Poverty Bay Rugby Football Union has been given a big tick from the national body.

Departing union chief executive Marty Davis reported to the annual meeting that the union had received a “very acceptable” mark of 81 percent from New Zealand Rugby for its 2017 performance.

“That is an improvement on the previous two years,’’ he said.

Davis said the NZR rating was due to the commitment of his staff — Karen Bryant, Dwayne Russell, Henry Lamont and Siua Moala — in delivering rugby across the Poverty Bay region.

“The PBRFU is in a very good place.”

He commended the rugby community for the level of dedication shown.

George Brown and Hayden Swann rolled over into their second year as board members and were re-elected as chairman and vice-chairman respectively at the first board meeting held after the annual meeting.

Darryl Hudson’s reappointment as an independent board member was announced at the meeting.

Sue Baker resigned from the board and the selection committee will make an appointment at a later date.

The rest of the board consists of Jamie Hutana as Council of Clubs chairman and new board member Tuki Sweeney as his vice-president. Cara Haines remains JAB chairwoman.

The union reported a surplus of $21,201 for the season from total revenue of $829,215, which followed a surplus of $18,892 in 2016.

Davis attributed the small profit to a combination of loyal sponsorship, “led again by LeaderBrand and numerous local businesses and individuals”.

Additional funding from NZR and improved expenses management with the Poverty Bay Heartland team were also important, he said.

Sponsorship totalled $137,498, down from $141,941 in 2016; grants were $115,947, down from $145,759; NZR revenue was $477,687, down from $482,319.

The biggest expenses were in wages and salaries ($284,486), and team expenses ($281,049).

Davis said rugby continued to maintain its position as the “No.1 participation sport in the region”.

Playing numbers remained static, with 2050 registered players compared with 2059 in 2016.

Secondary schoolboy numbers were “a little disappointing’’ after an increase in numbers the previous year.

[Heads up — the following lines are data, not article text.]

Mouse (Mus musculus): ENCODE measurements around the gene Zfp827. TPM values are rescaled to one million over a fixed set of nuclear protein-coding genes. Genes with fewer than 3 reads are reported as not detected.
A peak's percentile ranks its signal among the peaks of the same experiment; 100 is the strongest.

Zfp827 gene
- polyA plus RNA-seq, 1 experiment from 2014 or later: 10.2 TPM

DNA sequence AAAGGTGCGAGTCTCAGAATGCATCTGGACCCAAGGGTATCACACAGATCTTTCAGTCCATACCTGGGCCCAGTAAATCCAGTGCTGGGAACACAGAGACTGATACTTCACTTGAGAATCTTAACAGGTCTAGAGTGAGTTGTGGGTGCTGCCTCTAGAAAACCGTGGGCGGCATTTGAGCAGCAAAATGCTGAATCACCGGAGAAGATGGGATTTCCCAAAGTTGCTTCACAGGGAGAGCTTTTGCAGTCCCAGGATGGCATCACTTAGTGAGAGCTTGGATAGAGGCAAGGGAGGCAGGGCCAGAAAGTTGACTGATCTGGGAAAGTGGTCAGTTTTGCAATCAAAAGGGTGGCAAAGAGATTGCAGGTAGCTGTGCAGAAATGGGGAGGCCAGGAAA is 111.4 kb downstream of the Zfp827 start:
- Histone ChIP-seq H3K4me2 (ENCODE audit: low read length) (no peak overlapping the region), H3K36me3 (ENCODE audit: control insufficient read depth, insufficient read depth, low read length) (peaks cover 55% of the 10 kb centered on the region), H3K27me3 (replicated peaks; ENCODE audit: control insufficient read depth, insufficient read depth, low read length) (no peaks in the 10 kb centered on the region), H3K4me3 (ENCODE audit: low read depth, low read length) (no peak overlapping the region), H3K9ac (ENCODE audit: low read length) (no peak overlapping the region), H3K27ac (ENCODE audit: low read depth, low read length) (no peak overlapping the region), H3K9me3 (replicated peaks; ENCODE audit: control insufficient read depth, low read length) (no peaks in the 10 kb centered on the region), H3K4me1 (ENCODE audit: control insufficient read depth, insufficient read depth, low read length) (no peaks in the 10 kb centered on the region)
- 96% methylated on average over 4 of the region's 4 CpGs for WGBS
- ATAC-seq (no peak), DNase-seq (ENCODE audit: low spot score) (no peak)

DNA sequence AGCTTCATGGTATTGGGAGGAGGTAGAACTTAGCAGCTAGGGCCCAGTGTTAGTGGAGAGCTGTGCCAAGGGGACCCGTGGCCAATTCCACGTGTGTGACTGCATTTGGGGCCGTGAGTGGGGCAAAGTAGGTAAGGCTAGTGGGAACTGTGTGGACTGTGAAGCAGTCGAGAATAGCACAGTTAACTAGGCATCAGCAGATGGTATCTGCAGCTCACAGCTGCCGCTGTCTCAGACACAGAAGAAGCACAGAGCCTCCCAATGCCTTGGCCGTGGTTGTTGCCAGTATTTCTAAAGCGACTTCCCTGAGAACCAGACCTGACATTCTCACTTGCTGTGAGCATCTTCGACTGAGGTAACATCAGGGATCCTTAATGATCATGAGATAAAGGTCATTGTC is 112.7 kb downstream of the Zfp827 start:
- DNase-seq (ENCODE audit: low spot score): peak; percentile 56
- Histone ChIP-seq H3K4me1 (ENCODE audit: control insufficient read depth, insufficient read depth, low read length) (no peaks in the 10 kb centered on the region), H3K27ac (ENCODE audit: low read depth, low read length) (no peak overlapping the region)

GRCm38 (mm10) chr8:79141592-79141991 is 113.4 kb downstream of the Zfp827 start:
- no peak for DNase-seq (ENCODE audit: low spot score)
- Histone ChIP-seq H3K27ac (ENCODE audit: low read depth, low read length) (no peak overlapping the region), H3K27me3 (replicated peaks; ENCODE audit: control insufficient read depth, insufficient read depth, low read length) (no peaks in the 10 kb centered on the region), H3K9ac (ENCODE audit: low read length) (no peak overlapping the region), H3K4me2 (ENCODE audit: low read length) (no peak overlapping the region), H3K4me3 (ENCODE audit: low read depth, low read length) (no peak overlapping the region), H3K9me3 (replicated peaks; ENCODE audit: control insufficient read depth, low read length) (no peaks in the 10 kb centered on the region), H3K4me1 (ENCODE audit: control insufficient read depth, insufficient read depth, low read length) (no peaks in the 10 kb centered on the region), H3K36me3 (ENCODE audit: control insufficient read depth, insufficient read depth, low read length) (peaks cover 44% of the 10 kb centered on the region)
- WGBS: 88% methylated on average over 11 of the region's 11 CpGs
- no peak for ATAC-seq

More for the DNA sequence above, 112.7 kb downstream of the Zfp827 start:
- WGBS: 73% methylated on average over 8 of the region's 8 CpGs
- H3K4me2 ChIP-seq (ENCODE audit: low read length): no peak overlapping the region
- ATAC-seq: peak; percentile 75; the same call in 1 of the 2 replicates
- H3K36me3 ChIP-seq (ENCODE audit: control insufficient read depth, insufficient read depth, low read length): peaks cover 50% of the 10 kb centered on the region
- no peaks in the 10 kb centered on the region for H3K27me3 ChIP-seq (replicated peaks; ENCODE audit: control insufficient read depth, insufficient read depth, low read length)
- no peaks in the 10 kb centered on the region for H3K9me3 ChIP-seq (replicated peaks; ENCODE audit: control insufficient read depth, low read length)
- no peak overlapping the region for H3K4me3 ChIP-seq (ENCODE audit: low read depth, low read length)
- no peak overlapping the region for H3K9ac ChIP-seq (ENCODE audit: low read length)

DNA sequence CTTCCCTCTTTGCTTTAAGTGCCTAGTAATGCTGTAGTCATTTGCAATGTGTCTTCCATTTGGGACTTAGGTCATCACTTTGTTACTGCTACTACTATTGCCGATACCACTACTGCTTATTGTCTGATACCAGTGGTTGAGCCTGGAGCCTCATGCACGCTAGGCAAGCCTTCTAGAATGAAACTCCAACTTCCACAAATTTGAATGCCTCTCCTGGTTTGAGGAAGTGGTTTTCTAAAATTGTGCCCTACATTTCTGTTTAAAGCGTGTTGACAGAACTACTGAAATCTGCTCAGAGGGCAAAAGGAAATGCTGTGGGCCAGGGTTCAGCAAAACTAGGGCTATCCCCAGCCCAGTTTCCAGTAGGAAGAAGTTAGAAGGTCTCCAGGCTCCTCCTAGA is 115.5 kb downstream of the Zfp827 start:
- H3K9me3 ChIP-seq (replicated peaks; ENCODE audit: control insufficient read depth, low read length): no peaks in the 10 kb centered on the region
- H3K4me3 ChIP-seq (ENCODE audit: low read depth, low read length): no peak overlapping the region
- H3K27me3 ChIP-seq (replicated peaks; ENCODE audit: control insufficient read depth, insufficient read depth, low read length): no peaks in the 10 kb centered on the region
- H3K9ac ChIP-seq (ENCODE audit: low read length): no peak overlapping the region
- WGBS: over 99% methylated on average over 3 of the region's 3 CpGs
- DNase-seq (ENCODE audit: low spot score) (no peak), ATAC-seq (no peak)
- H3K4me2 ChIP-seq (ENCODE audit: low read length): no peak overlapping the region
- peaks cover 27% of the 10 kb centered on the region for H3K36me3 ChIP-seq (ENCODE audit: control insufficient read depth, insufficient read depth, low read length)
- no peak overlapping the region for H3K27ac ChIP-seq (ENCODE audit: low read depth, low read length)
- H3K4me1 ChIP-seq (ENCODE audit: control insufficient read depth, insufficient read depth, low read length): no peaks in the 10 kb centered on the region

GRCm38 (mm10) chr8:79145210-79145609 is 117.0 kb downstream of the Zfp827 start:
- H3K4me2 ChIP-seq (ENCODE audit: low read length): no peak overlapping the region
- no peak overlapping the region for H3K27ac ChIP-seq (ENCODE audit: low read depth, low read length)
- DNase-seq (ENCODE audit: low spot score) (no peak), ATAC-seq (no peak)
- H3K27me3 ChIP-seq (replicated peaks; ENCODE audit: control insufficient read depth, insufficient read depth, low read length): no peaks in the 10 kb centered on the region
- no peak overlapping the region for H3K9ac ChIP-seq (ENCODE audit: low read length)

Secondary schoolgirl participation was “a particular highlight”, with Gisborne Girls’ High School winning the Hawke’s Bay championship at their first attempt.

Brown said the union’s aim to maintain the growth of women’s rugby was reflected in the 2017-2018 budget.

There had been steady progress since the recent introduction of the new Council of Clubs and JAB committees, as part of the new board structure.

“We would like to see better commitment and involvement from the clubs.”

Referees chairman Paul Brown said the development of new referees had progressed well.

But he was concerned at referee abuse, which had resulted in some refs resigning. Others had to be convinced to continue. Referee abuse needed to be tackled in the new season.

On-the-field highlights of the season included Siua Moala, Ethine Reeves and Everard Reid being selected for the Heartland 15 and Pat McHugh being appointed team doctor; and Sione Ngatu — the union’s most capped player — having his 150th game for Poverty Bay.

Davis said he was reluctant to leave the union.

He was proud of the many recent changes and was confident the many volunteers who helped the chief executive and staff in achieving their goals would continue to do so.

Office manager Karen Bryant is serving as interim chief executive.

The position has been advertised, with applications closing on Friday, March 16.